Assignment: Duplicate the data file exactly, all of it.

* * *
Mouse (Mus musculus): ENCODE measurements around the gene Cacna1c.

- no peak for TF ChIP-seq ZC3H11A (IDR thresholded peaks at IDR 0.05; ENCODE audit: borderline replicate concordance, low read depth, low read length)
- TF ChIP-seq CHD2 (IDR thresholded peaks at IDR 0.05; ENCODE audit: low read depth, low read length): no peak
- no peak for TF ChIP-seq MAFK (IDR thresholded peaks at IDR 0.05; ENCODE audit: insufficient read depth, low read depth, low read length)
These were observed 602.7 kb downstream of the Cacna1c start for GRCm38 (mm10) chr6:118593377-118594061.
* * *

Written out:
Mouse (Mus musculus): ENCODE measurements around the gene Cacna1c.

- no peak for TF ChIP-seq ZC3H11A (IDR thresholded peaks at IDR 0.05; ENCODE audit: borderline replicate concordance, low read depth, low read length)
- TF ChIP-seq CHD2 (IDR thresholded peaks at IDR 0.05; ENCODE audit: low read depth, low read length): no peak
- no peak for TF ChIP-seq MAFK (IDR thresholded peaks at IDR 0.05; ENCODE audit: insufficient read depth, low read depth, low read length)
These were observed 602.7 kb downstream of the Cacna1c start for GRCm38 (mm10) chr6:118593377-118594061.